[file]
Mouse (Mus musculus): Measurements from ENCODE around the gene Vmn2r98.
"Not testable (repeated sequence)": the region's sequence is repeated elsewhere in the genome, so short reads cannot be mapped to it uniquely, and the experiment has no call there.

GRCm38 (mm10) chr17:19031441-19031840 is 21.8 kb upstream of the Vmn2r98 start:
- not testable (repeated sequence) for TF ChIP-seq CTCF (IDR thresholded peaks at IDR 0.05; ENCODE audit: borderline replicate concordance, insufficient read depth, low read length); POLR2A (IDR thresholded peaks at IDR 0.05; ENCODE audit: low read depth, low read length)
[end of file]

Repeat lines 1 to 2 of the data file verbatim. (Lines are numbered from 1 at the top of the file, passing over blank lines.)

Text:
Mouse (Mus musculus): Measurements from ENCODE around the gene Vmn2r98.
"Not testable (repeated sequence)": the region's sequence is repeated elsewhere in the genome, so short reads cannot be mapped to it uniquely, and the experiment has no call there.